The Cost of Opportunity

commoditiesWe’ve all heard it so many times that we don’t even notice it anymore:  Education is a commodity.  College is an investment in your own human capital. Students are consumers, savvy individuals who bear the risks and rewards of their own investments.  Student loans are the cost of opportunity.

But this familiar “Education is a Commodity” refrain is not a benign turn of phrase.    Using the language of the market to describe higher education is driving the disastrous rise in student debt.

Why?  Because we can draw a direct line between Continue reading

The Color of Student Debt

“Racial disparities in student debt are closely related to the stark racial disparities in wealth characterizing American society.”

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Race-based differences in student loans are little understood and often ignored in debates about higher education financing.  New research might help us to change that.  Back in 2010, the College Board noted that 27 percent of black bachelor’s degree recipients had student-loan debt of $30,500 or more, compared with just 16 percent of white bachelor’s degree students.  Of those who borrow, black students have an average of over $4,000 more debt than white students.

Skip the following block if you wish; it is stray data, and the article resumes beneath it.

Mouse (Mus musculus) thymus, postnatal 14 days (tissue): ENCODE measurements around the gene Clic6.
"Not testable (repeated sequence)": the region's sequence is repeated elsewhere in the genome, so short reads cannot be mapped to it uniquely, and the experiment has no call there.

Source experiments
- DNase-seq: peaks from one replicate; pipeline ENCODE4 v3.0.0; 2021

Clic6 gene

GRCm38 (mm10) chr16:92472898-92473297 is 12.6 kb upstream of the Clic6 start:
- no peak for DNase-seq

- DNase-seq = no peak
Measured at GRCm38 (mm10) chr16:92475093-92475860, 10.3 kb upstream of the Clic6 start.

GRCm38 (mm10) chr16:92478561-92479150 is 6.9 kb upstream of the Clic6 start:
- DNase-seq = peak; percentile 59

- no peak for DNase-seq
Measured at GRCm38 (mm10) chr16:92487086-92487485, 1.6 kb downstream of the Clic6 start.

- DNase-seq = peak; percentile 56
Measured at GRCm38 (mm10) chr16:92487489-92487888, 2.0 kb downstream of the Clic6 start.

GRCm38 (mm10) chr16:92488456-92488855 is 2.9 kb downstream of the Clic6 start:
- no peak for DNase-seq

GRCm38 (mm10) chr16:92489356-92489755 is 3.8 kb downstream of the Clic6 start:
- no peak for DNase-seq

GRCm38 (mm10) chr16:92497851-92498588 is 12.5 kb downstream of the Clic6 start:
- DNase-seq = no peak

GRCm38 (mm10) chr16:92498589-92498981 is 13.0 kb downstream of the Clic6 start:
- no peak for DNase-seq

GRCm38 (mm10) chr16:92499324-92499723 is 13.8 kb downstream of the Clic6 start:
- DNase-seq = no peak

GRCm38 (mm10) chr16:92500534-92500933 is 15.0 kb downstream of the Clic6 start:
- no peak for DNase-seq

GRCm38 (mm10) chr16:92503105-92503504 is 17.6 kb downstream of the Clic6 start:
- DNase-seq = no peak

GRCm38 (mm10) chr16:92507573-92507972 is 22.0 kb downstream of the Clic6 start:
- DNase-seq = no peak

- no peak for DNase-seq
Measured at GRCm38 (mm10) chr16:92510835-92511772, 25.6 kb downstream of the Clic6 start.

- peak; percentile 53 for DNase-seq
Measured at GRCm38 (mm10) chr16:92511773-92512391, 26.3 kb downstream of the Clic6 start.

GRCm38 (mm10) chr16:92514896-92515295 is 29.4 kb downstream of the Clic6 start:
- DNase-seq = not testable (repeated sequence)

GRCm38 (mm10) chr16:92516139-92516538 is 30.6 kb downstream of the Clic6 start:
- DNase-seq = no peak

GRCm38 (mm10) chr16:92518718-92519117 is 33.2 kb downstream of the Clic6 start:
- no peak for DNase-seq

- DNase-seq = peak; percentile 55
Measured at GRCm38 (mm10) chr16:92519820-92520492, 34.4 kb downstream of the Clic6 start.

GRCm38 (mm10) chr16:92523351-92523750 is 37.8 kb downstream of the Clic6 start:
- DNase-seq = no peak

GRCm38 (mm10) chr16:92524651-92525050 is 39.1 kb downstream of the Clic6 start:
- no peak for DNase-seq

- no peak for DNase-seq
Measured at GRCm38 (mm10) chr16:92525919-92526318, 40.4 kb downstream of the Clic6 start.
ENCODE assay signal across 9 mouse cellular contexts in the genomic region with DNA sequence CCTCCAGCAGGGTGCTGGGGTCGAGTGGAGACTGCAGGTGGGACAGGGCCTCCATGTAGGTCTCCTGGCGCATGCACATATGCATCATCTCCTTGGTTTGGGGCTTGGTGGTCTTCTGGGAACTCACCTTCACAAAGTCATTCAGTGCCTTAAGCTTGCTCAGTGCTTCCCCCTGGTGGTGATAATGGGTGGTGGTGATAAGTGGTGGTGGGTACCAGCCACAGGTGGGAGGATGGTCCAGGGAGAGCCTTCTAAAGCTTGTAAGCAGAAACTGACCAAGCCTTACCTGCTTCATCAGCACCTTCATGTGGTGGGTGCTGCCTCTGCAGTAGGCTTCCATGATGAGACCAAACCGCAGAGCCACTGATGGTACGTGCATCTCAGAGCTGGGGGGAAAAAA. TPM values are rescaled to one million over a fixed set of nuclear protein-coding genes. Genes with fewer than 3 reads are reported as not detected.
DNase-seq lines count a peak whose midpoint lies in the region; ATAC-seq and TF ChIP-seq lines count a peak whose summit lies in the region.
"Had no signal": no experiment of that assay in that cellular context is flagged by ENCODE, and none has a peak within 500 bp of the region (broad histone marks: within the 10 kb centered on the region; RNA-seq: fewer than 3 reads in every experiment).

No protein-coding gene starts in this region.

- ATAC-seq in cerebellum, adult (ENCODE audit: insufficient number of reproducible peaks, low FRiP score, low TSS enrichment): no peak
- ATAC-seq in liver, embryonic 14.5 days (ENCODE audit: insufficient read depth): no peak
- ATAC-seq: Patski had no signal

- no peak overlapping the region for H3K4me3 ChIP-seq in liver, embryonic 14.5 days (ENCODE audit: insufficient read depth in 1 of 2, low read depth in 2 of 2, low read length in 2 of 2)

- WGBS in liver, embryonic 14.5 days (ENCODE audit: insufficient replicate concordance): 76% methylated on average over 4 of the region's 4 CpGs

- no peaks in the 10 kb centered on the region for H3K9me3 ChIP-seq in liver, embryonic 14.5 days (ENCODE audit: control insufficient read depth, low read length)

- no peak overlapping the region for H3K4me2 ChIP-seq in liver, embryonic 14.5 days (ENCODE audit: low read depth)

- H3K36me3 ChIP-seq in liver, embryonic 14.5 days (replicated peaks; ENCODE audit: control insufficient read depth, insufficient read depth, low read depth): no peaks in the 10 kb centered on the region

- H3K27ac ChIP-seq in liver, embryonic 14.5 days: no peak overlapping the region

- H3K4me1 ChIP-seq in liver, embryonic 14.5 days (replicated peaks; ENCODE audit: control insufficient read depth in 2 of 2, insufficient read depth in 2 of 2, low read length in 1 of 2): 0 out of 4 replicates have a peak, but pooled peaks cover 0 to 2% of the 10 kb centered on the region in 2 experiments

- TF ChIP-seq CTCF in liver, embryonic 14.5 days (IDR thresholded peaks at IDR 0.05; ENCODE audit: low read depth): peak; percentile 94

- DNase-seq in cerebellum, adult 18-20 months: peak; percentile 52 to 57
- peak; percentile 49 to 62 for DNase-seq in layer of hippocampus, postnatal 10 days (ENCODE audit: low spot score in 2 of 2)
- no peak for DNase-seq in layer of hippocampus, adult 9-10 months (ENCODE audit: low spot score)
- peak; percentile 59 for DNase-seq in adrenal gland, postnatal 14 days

In “The Color of Student Debt,” researchers lay out evidence that two factors account for “over half of the black-white disparity in student loan debt.”

First, African-American families are much less likely to have wealth (as opposed to income) available to help family members attend college.  How much less likely?  Black families have, on average, six times less wealth Continue reading

Of Student Debt and Stagnant Wages

Student debt is bearing the blame for continued weakness in the housing market.  According to the Washington Post, “regulators and industry experts warn that young adults can no longer save for down payments or qualify for the mortgages they need to buy their first homes.”

But Rohit Chopra, student loan ombudsman for the Consumer Financial Protection Bureau, points out that debt burden alone does not tell the whole tale for first-time homebuyers:

“Real wages when adjusted for inflation have actually been flat for new college graduates for about the past ten years. So young people have more debt but are earning the same or less income.”